The NEXTEL radios will only work when each are in range of NEXTEL towers. The
term "direct connect" is a misnomer. They do not have simplex/talk-around
capability, nor will they operate with a conventional repeater. They are TDMA
only no FM capability is offered in those radios. Although the technology
exists to combine these modes, due to their respective marketing strategies,
Motorola and NEXTEL have chosen not to offer a radio with these combined
Public Safety radios are supposed to meet APCO-16 standards at a minimum.
APCO-16 requires (among other things) the radios to be capable of operating on
conventional simplex (talk around) and duplex (repeater) modes in addition to
trunked modes. This is for interoperability purposes and to a lesser extent
provides back up communications in the event users are out of range of the
"system" or the tower fails.
Public Safety systems are constructed to provide a level of equipment
redundancy and signal reliability that would not be economical to the
commercial market which NEXTEL serves.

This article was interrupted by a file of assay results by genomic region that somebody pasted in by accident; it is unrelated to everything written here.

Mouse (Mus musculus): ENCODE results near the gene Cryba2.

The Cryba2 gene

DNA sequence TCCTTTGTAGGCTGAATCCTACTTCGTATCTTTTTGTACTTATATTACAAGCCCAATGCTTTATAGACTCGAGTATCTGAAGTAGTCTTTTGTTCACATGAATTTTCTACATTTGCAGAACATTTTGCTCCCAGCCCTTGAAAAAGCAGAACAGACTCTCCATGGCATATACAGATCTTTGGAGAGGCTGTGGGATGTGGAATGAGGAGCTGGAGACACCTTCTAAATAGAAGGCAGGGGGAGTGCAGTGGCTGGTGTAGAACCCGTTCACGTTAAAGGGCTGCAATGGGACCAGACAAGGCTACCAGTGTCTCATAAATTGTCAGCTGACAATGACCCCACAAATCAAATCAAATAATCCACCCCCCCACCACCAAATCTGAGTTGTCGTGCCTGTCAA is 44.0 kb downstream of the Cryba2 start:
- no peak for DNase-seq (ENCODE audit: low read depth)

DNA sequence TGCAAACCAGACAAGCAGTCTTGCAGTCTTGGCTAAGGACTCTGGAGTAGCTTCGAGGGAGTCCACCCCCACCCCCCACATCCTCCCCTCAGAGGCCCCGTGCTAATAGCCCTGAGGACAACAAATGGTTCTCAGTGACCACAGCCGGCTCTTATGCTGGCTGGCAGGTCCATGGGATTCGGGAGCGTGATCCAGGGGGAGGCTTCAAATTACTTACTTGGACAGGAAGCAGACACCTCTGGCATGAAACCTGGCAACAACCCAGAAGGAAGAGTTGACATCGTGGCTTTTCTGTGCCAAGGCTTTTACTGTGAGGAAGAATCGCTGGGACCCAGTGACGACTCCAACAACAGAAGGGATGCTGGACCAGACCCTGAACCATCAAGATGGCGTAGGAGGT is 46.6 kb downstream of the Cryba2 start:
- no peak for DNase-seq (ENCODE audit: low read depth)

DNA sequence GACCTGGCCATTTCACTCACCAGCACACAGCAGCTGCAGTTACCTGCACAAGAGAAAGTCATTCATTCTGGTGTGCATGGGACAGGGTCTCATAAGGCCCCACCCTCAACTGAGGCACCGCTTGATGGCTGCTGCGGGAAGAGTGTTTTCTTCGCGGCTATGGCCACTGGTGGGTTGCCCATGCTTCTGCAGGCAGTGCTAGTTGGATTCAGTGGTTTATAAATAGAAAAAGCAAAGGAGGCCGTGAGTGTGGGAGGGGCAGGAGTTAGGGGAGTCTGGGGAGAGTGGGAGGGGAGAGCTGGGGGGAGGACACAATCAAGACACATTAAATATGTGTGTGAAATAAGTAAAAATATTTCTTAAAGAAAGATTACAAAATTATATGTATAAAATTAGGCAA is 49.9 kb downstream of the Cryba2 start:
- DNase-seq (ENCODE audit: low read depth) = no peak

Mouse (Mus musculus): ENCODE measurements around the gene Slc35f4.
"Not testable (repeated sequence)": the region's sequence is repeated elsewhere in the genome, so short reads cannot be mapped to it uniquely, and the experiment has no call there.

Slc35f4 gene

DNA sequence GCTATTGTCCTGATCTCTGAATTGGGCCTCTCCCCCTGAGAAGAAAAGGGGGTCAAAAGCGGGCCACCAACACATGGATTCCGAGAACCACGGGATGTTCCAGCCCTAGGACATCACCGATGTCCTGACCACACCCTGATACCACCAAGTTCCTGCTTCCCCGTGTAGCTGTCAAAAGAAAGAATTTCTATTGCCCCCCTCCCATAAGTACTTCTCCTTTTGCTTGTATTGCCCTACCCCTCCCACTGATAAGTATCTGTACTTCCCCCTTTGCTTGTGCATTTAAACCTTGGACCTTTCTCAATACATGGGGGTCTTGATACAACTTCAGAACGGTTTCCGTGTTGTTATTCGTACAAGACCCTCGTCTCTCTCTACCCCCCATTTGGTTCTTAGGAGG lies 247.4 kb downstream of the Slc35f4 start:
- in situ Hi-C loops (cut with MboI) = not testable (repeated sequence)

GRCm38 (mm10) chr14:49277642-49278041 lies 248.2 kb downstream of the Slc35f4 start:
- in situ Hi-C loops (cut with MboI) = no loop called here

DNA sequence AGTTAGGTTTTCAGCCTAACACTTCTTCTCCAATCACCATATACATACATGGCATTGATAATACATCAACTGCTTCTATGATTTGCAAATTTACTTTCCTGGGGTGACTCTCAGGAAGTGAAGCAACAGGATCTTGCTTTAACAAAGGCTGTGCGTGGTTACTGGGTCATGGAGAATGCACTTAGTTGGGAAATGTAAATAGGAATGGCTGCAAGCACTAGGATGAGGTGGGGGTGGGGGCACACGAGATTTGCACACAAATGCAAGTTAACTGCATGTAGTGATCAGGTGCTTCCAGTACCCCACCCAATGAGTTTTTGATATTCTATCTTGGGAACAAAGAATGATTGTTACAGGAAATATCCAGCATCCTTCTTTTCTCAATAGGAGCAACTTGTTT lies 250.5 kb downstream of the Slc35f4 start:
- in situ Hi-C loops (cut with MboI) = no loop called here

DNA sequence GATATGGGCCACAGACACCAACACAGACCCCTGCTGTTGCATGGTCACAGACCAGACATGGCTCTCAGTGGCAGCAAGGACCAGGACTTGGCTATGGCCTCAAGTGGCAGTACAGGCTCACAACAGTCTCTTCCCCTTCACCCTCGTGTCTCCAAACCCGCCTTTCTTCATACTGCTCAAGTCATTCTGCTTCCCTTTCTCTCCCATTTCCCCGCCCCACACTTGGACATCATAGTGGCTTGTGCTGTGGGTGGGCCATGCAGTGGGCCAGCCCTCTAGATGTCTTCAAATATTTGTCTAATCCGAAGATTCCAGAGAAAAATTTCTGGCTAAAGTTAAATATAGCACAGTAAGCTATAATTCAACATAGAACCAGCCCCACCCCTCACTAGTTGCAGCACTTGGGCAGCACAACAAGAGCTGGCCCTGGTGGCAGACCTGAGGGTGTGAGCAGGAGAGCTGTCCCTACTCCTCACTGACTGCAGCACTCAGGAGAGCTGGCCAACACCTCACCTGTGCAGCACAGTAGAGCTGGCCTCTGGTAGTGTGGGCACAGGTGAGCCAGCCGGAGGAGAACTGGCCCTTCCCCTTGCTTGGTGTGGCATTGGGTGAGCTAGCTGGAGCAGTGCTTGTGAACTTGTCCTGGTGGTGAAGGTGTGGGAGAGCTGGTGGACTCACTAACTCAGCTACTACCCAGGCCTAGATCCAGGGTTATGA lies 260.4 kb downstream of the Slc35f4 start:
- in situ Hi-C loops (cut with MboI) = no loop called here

NEXTEL radios should NOT be used for public safety communications (I will
probably get flamed for saying this).
> I got one private response who claimed that these things don't even relay
> through a cell tower that they are true two-way radios. Sounds wrong to
> me, though - it was my understanding that they claim a 300 *mile* radius
> of operation. There's no way that would be true for handheld microwave
> devices unless they use a tower-based relay (or a whole network of them).
> Can anyone confirm whether the two-way radio feature operates via relay
> tower? or whether these devices are *capable* of direct unit-to-unit
> On a related vein, are many current police two-way radios capable of direct
> car-to-car communications? Do they generally depend on a central repeater?
> Are they completely out of luck when the central tower goes down? or are
> some police systems more flexible and failure-resistant?
> Bob, KI8AB
Joe Leikhim K4SAT
"Jazz is not dead. It just smells funny." -F.Z.